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ISSN: 1734-9338
Advances in Interventional Cardiology/Postępy w Kardiologii Interwencyjnej
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1/2021
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Review paper

Chronic total occlusion percutaneous coronary intervention in everyday clinical practice – an expert opinion of the Association of Cardiovascular Interventions of the Polish Cardiac Society

Leszek Bryniarski
1
,
Maksymilian P. Opolski
2
,
Jarosław Wójcik
3
,
Maciej Lesiak
4
,
Tomasz Pawłowski
5
,
Jakub Drozd
6
,
Wojciech Wojakowski
7
,
Sławomir Surowiec
1
,
Maciej Dąbrowski
2
,
Adam Witkowski
2
,
Dariusz Dudek
1
,
Marek Grygier
4
,
Stanisław Bartuś
1

1.
Second Department of Cardiology, Institute of Cardiology, Jagiellonian University Medical College, Krakow, Poland
2.
Department of Interventional Cardiology and Angiology, National Institute of Cardiology, Warsaw, Poland
3.
Hospital of Invasive Cardiology IKARDIA, Lublin/Nałęczów, Poland
4.
First Department of Cardiology, Poznan University of Medical Sciences, Poznan, Poland
5.
Department of Invasive Cardiology, Centre of Postgraduate Medical Education, Warsaw, Poland
6.
Department of Cardiology, SP ZOZ MSWiA, Lublin, Poland
7.
Department of Cardiology and Structural Heart Diseases, Medical University of Silesia, Katowice, Poland
Adv Interv Cardiol 2021; 17, 1 (63): 6–20
Online publish date: 2021/03/27
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Summary

Coronary chronic total occlusions (CTO) are increasingly encountered during invasive and non-invasive coronary angiography and remain the most challenging lesions for percutaneous coronary intervention (PCI). During recent years success rates and safety outcomes of CTO PCI have substantially improved, and successful recanalization of CTO has been shown to relief angina and improve the quality of life based on randomized clinical trial data. Nevertheless, and contrary to the Western European countries, CTO PCI is significantly underused and accounts for < 3% of all PCI in Poland. The current expert consensus summarizes the rationale, clinical outcomes as well as technical and safety issues of CTO PCI. Significantly, we have presented the modified hybrid algorithm (the “so called” Polish hybrid algorithm) providing some unique refinements to the contemporary CTO PCI strategies. Finally, the list of succinct and practical recommendations on CTO PCI has been provided. Continuous efforts are urgently needed to expand the knowledge on CTO PCI and close the gap between Poland and Western European countries.

Introduction

During recent years success rates and safety of percutaneous coronary intervention (PCI) in chronic total occlusion (CTO) have substantially improved, particularly due to the introduction of new techniques and dedicated equipment as well as specialized training programs of CTO operators. Development of new wires and microcatheters, refinement of retrograde and hybrid techniques as well as periprocedural guidance using invasive and non-invasive imaging tools allowed to achieve success rates exceeding 90% in luminary centers with highly experienced CTO operators [13]. The current consensus document summarizes contemporary data on CTO PCI including up-to-date recommendations of the EuroCTO Club, Global Consensus and Polish experts opinions to help disseminate the latest knowledge and recommendations among practicing physicians [4, 5].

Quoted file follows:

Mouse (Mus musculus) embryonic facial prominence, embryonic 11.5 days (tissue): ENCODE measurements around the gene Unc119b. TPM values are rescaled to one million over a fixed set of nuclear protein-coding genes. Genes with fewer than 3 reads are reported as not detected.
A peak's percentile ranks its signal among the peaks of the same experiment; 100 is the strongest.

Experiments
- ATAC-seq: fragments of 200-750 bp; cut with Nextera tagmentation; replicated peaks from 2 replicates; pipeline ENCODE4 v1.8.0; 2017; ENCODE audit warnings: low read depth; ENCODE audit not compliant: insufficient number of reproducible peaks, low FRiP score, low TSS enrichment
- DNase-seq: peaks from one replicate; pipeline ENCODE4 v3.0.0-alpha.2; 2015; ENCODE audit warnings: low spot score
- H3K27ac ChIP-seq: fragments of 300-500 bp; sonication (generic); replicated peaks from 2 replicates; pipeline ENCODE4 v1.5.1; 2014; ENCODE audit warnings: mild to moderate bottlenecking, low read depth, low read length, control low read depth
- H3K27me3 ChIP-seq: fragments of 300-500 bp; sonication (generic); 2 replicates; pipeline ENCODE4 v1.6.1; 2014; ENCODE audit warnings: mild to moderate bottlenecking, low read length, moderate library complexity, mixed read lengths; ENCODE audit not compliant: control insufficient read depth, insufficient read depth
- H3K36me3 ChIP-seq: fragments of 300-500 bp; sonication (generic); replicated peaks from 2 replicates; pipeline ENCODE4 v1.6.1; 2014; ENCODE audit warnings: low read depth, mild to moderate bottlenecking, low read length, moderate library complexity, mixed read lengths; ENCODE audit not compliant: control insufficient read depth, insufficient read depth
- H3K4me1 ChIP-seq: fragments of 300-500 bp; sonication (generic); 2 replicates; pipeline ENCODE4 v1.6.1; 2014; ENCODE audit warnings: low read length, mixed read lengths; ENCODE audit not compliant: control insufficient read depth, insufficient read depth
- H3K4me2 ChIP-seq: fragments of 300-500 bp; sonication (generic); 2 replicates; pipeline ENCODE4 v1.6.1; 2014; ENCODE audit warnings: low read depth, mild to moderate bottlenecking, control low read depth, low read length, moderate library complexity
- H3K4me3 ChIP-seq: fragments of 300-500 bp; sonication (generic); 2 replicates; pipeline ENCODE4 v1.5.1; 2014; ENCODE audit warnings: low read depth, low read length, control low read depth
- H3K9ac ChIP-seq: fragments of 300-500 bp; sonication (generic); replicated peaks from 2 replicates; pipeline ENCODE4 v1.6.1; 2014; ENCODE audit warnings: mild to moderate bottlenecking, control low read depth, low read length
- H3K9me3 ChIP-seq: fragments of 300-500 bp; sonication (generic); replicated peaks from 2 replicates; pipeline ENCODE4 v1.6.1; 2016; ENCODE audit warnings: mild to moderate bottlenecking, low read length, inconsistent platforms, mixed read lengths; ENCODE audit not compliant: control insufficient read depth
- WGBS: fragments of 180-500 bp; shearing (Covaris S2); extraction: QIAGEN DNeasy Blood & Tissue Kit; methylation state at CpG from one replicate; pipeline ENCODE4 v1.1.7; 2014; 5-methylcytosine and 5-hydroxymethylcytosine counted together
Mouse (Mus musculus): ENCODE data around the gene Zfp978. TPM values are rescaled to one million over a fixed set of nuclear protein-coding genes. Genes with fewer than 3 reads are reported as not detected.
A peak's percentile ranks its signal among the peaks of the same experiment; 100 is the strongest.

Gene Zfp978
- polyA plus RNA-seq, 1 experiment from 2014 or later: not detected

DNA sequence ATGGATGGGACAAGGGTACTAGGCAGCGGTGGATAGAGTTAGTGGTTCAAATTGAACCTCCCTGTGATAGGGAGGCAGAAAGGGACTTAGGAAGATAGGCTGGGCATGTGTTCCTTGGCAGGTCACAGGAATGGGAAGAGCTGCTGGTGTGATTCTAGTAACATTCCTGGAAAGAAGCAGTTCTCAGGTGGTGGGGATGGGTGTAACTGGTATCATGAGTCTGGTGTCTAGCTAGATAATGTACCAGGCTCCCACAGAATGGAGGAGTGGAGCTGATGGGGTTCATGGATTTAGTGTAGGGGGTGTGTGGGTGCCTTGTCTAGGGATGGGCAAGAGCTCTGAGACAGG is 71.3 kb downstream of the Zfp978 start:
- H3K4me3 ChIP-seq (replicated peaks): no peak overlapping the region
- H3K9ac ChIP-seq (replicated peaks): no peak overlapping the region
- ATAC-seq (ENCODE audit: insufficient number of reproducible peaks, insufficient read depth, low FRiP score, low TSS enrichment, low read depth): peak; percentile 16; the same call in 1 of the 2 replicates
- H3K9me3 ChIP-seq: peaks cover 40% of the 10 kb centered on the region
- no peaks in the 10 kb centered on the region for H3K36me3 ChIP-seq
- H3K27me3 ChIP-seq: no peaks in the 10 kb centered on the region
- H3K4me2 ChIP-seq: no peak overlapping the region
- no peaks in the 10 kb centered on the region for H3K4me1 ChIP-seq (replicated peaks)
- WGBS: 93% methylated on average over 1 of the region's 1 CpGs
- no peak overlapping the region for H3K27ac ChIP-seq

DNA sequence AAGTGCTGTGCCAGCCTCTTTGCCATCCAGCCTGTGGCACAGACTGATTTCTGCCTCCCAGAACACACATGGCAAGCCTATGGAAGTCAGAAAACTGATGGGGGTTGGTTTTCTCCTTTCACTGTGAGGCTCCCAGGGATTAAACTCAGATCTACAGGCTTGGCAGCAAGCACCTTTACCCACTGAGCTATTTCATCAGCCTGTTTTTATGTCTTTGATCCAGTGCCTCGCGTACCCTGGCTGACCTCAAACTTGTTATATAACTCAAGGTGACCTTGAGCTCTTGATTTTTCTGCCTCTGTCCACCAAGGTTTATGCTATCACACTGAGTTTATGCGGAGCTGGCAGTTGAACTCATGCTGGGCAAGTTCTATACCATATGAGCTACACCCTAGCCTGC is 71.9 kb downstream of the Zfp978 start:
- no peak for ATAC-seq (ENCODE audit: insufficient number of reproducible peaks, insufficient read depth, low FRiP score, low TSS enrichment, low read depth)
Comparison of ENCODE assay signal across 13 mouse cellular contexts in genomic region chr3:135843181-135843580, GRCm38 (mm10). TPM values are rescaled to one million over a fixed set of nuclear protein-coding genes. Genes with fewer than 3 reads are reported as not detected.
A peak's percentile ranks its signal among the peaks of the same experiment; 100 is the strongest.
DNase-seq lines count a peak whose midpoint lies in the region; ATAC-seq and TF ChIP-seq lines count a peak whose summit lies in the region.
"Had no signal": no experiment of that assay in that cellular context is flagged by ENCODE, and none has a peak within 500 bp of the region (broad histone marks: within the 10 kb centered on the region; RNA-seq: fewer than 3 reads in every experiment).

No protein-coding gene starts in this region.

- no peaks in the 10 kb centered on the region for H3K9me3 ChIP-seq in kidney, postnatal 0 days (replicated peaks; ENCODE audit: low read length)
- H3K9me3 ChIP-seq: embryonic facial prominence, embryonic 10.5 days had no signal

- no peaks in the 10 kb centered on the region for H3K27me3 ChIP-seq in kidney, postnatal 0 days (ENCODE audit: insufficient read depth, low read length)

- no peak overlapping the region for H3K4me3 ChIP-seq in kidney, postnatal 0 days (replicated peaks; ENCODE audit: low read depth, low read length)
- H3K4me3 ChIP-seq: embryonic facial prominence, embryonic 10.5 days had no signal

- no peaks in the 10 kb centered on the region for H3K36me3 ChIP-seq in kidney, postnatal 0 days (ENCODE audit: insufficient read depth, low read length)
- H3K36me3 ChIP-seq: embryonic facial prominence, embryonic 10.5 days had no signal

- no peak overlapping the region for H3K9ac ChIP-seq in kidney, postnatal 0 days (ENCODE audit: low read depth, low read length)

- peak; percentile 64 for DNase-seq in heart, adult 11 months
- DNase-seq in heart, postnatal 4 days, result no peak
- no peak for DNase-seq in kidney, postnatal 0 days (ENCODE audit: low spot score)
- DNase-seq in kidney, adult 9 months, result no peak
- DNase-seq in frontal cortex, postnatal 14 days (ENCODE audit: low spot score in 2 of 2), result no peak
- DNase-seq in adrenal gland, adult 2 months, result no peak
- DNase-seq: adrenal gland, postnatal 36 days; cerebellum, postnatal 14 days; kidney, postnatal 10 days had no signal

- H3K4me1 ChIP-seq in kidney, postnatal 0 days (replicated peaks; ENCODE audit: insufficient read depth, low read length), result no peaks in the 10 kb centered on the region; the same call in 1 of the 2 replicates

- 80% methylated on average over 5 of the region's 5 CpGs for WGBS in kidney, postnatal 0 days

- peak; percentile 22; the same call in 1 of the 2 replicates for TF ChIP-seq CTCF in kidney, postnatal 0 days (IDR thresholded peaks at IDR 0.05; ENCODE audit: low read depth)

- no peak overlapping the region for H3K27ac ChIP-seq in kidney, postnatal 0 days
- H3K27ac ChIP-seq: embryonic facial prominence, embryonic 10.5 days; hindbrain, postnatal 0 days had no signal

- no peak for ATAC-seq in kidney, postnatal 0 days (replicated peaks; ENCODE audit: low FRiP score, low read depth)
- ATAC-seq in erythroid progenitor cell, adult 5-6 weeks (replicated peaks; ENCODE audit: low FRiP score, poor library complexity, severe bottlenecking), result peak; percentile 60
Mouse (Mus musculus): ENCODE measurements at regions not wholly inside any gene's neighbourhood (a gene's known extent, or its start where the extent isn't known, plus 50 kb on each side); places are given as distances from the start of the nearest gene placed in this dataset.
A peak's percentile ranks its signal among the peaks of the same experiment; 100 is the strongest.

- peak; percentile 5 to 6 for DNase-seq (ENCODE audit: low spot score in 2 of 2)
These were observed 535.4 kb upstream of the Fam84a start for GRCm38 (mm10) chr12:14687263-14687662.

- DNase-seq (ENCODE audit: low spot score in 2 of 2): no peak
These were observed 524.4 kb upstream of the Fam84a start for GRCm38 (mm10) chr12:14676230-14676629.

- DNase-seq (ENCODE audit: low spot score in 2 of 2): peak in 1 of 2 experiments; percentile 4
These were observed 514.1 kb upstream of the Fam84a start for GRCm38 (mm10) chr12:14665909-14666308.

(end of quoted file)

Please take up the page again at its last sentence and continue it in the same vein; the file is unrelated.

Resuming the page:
Coronary CTO is still the last barrier to complete percutaneous revascularization of patients with coronary artery disease. The presence of CTO, defined as an angiographic finding of complete occlusion of a coronary vessel of more than 3 months duration, is a common finding during routine coronary angiography, with a prevalence between 18% and 52% [611]. Despite high frequency of severe ischemia and angina resistant to medical therapy in most patients with CTO, the rate of attempted CTO PCI is low and averages 10%, with the Canadian multicenter registry showing wide variability in attempt rates ranging between 1 and 16% across different centers [11]. Based on the unpublished data from the Polish nationwide registry (ORPKI) on 535,857 patients treated with PCI between 2014 and 2018, only 12,572 (2.3%) patients underwent CTO PCI. This implies that patients selected for CTO PCI are often chosen according to the operator’s subjective opinion rather than the actual clinical need. Still, it is not uncommon for certain centers that patients with clear indication for revascularization are denied CTO PCI because of the absence of skills, tools or concerns in terms of the potential complications as well as non-adequate financial support of CTO procedures by the National Health Fund in Poland. At the other extreme, patients with simple CTO lesions, but no clear clinical indication for revascularization, are referred for CTO PCI. The lack of appropriate knowledge about the potential clinical benefits of CTO PCI, which is undeniably a more complex procedure with higher costs than the regular PCI of non-CTO lesions, has led to reluctance to refer these patients for percutaneous revascularization from the wider cardiology community [12].

Indications

Currently there is a modest level of evidence for the most optimal treatment of CTO. Significantly, patients with CTO lesions appropriate for intervention are those who are symptomatic (including both angina and/or dyspnea) despite optimal medical therapy (OMT). Hence, the European Society of Cardiology (ESC) guidelines assign CTO PCI a class IIa indication, whereby percutaneous revascularization of CTO should be considered in patients with angina resistant to medical therapy or with a large area of documented ischemia in the territory of the occluded vessel [1319]. At the same time the authors of the ESC guidelines affirm that “broadly speaking, the treatment of CTO may be considered analogous to the treatment of non-CTO lesions” [13]. In addition, it is recommended that complex CTO procedures are only performed by adequately experienced interventionalists (class IIa, level of evidence C). However, there is ambiguity in the definitions of appropriate indications as well as sufficient “operator expertise”. In our opinion, PCI should be equally indicated in a patient with CTO (currently class IIa) as compared to a patient with a non-occlusive critical coronary stenosis (currently class I), provided that both lesions induce the same level of ischemia and symptoms.